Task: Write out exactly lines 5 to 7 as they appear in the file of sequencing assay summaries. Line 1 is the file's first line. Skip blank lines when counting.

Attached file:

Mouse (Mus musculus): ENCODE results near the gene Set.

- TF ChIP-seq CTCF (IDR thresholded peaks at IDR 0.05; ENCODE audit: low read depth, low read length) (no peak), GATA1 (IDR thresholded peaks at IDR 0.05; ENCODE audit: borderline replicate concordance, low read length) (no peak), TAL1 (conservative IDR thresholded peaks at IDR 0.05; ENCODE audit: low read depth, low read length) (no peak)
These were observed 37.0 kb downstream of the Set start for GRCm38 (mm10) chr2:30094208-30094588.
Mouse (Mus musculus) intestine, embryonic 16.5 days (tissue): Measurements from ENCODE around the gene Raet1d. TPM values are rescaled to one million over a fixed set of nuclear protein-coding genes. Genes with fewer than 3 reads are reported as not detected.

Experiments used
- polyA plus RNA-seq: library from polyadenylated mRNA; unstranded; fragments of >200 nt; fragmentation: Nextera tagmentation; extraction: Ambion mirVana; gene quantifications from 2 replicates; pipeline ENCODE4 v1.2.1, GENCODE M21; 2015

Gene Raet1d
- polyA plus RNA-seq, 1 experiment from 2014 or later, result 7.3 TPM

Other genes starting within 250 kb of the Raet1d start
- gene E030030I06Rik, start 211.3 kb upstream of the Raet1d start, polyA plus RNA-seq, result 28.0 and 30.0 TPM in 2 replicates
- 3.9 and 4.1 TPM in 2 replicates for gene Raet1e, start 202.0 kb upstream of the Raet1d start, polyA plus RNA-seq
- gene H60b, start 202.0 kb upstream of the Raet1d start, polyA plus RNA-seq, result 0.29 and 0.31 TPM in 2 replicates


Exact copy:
Experiments used
- polyA plus RNA-seq: library from polyadenylated mRNA; unstranded; fragments of >200 nt; fragmentation: Nextera tagmentation; extraction: Ambion mirVana; gene quantifications from 2 replicates; pipeline ENCODE4 v1.2.1, GENCODE M21; 2015

Gene Raet1d